A local Bookmoocher, noting my RSVP to the event, asked if we could carpool since we lived in the same city. I'd never met or spoken with her before, but I thought, "Why not?" We arranged to meet at a light rail station. When Seanie found out that I was going to drive myself and a stranger up to Berkeley, he insisted on coming along. I'm glad he did; secretly, I was dreading the car trip because I've never driven that distance before.
When we arrive at the train station, she's waiting. With a dog.
First mention I've heard of a friggin' dog. It was a good thing that Seanie was driving, because if it had been my car I would've wheeled around and taken off. I mean, it's a little rude to mooch a ride and fail to ask if your four-legged companion is OK, no? What if I was deathly allergic to dog fur, or something? But Seanie is much nicer than me, so he didn't make a fuss about the animal.
As we're riding along, she spots a polyester American flag that Seanie keeps in his car to fly on patriotic holidays. "Why on earth would you want to hang that?" she asked Seanie. Seanie, the former Boy Scout from a long line of Republicans. The guy who has a painting of an eagle hanging on his wall and has family members who go hunting every weekend. He wants to fly it because he loves America. Why wouldn't he? I mean, we freakin' live here.
...why would you even ask?
This is a relatively petty complaint compared to bringing a dog without warning and attacking the tastes of the person giving you a lift, but she didn't offer to help pay for gas or anything. My mom raised me to always offer to split gas, because someone's doing you a favor. I guess this isn't a universal cultural norm, but all of my friends do it so I was really surprised. Turns out this bookmoocher was something of a professional moocher; near as I can tell she spends her life traveling the world with little more than a suitcase full of clothes.
Sorry, I sorta derailed into a rant there. Anyway...
So we went up to Berkeley to meet with other local Bookmoochers, who for the most part were
B/ Older than me
One of the things folks were supposed to do was bring books they wanted to trade. I brought up a handful of BMJournals that had gathered in my home, but no one was really interested in them. I mean, I had one or two "Oh, I've heard of that project!" and I ended up giving a couple of them away. But there weren't any other people around who also added to journals as a hobby. It all worked out, though; no one had brought any books that really interested me, so there wouldn't have been much trading anyhow.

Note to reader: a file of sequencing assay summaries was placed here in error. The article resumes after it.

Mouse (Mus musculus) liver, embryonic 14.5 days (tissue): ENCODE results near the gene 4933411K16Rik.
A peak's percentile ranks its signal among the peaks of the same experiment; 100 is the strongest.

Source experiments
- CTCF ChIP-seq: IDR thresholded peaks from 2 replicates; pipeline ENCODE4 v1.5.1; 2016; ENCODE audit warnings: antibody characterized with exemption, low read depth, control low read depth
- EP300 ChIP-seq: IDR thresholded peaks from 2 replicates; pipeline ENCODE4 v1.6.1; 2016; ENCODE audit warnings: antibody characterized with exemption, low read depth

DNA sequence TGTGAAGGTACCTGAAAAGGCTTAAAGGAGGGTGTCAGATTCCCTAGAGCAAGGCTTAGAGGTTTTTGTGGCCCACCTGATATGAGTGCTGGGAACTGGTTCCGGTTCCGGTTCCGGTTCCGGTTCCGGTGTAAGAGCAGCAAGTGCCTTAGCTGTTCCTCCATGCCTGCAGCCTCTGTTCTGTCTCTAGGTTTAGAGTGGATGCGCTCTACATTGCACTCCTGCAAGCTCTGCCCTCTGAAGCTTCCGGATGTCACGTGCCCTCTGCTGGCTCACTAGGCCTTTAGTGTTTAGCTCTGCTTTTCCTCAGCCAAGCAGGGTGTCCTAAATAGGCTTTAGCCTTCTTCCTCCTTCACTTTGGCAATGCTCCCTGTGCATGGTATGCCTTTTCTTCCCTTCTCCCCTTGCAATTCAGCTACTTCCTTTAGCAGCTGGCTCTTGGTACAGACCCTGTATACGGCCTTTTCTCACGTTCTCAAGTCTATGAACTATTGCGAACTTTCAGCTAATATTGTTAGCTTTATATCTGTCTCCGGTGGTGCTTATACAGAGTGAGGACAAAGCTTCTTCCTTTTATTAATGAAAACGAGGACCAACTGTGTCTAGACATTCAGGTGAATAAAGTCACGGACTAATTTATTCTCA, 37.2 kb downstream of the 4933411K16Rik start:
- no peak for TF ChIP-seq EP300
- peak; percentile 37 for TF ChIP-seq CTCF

But the real reason I went was because I was curious about the site's founder. Turns out he's a nice enough guy, kinda quiet, but very smart. He was a bit distracted at the meet-up, which was understandable. Everyone was there to meet him, and wanted his opinion on every little thing. Like, I really wanted to show him the BMJournals, because he's the founder of the site and isn't it neat that this whole art project/community has formed around his brainchild?? But with everyone pushing private agendas with John - he'd just announced a couple of changes to the site that will affect international trading - t made it quite difficult to have a conversation with him.
The one strong vibe I got was that John is very aware that the site is his. How to explain this...he knows that Bookmooch is his sandbox and he can pull out all his toys and walk away at any time? It's not that he's going to do this. He certainly didn't sound like he wanted to 'kill' Bookmooch. He's just very proprietary toward it. There's nothing wrong with this - I'm sure that's how Steve Jobs feels about Apple, too. It just suddenly clarified why he's currently butting heads so strongly with some of the more vocal moochers who don't like the new plan to change the cost of international mooches from 2 to 3 points. Their idea of who owns the site (the community at large!) is very different from his.